Rachael Markle, Director, Planning and Community Development did the presentation

On July 27, 2020, the City Council adopted Ordinance No. 893, enacting interim regulations that provide relief for applicants by creating additional extensions of application and permit deadlines due to the economic and health impacts of COVID-19.

This ordinance was extended twice and will expire Dec 20, 2021 (nearly 1.5 years later). The State of Emergency is still in effect for Washington even though some statewide restrictions have lessened.

PUBLIC HEARING is opened
No public comments

DISCUSSION

Do you have any idea how many permits we’re talking about?
  • Reply: These are permits where work has not yet started. They haven’t paid inspection fees and picked up their permit. I don’t have an exact number. There are some in their first 180 days, some in the second, and some in the third extension.
I realize that supply chain is still an issue, but the older ones fall under the older code. If we have to extend this yet again in six months, we should have a discussion of possibly requiring the older ones to meet the new code.
  • Reply: there aren’t that many under their third extension.
The supply chain problem is a real thing. I have personally experienced it, having to wait months for something I could have readily picked up at Lowe’s or Home Depot. People don’t want to pay now when they don’t know when they’ll get the supplies to actually complete a project. I support this ordinance.

No other comments

This will return on Consent.

Action Item 8(b) Public Hearing and Discussion on Ordinance No. 952 – Extension of the Interim Regulations Authorizing Outdoor Seating on Private Property and Within Approved Public Rights-of-Way Due to COVID-19 Impacts

Andrew Bauer, Planning Manager, made the presentation

On July 27, 2020, the City Council adopted Ordinance No. 895, enacting interim regulations for outdoor seating areas for existing restaurants and bars due to indoor seating restrictions in place at that time related to COVID-19. The interim regulations have been extended twice and will expire on December 29, 2021, if not extended. Indoor seating restrictions continue.

Five businesses have utilized the registration for seating on private property. There haven’t been any right-of-way applications.

Staffing is looking into permanent regulations for outdoor seating.

PUBLIC HEARING is opened
No public comments

DISCUSSION

I support this ordinance. Is there a plan to take this to the Planning Commission so we can put this into permanent regulations?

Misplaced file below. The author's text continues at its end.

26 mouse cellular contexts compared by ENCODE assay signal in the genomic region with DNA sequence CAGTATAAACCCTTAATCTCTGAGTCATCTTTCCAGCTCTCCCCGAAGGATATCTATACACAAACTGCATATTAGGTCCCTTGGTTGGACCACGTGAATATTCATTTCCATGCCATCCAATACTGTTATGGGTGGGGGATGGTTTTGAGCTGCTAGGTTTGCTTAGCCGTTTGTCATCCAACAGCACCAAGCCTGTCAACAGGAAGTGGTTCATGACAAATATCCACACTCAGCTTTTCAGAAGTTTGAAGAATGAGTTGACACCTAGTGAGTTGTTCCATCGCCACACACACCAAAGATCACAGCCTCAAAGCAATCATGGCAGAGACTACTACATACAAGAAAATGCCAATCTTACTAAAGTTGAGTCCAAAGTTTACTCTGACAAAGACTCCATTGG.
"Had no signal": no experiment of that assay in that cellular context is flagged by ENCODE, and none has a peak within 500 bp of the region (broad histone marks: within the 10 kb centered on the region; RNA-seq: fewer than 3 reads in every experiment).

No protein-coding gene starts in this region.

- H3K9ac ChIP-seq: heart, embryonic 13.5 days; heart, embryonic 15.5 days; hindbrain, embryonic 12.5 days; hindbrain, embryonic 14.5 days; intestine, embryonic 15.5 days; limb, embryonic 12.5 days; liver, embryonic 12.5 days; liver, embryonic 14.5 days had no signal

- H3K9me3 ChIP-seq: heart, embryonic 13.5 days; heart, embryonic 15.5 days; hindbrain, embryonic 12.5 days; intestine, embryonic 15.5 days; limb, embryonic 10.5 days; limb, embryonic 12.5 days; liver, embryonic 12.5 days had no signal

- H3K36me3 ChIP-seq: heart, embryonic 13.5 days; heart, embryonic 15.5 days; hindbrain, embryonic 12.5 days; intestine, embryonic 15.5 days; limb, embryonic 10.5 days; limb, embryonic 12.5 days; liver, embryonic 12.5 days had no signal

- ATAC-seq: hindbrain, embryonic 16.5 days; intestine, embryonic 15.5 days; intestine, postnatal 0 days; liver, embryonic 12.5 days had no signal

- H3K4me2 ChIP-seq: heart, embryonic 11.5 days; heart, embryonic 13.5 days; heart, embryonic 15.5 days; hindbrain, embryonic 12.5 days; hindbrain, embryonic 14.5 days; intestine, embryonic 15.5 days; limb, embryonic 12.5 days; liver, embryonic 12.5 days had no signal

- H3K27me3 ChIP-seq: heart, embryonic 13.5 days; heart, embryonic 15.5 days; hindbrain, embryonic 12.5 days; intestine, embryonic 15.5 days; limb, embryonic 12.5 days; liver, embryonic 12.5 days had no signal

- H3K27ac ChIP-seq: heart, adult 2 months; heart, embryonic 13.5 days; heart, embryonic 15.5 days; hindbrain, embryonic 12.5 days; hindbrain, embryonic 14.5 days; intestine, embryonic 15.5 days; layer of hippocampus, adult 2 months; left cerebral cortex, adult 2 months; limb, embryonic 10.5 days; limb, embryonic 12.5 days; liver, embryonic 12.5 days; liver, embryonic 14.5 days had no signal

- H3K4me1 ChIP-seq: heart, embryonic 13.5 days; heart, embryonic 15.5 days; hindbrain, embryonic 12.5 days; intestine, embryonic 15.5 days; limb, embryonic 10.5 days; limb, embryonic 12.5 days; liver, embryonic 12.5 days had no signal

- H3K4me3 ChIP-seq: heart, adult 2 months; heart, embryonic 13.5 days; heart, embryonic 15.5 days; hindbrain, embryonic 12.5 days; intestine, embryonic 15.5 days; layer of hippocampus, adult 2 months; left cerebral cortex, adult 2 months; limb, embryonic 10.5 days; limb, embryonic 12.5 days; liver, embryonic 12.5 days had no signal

• Reply: Yes. The plan is to bring forward in the near future. We will probably start discussions with Planning Commission Dec 16 to scope out some potential development code amendments that we can make permanent to allow for more flexibility for outdoor seating.
Do you think you will bring this back within this 6 month extension?
  • Reply: That is the goal. It will be close, depending on the scope and the depth of the amendments. It’s possible one more extension might be required.
Recognizing that most outdoor seating is in our nice summer months, it is my hope that we get regulation is place in time for the summer, or figure out some way to bridge the summer. I don’t think too many people are clamoring for outdoor seating at this time (laughter).

Are we continuing any outreach to businesses?
  • Reply by Ms Tarry: Yes, through our electronic notification to businesses. We have a newsletter where we provide updates on a variety of issues including COVID-19. We continue to encourage our businesses to sign up for this ordinance.
This will return on Consent for Dec 13

Study Item 9(a) Discussion of the Light Rail Station Subareas Parking Study 2021 Update

Kendra Dedinsky, City Traffic Engineer, made the presentation

This is the third data update to the study of parking utilization in the light rail areas. Council allocated $25,000 annually from 2018 through 2021 to study parking in the station areas. The first study provided background about existing practices and policies. The other two studies provided an overview of parking supplies and baseline parking utilization information, provided on-street parking demand projections, and recommended near-term, mid-term, and long-term strategies to manage parking demand.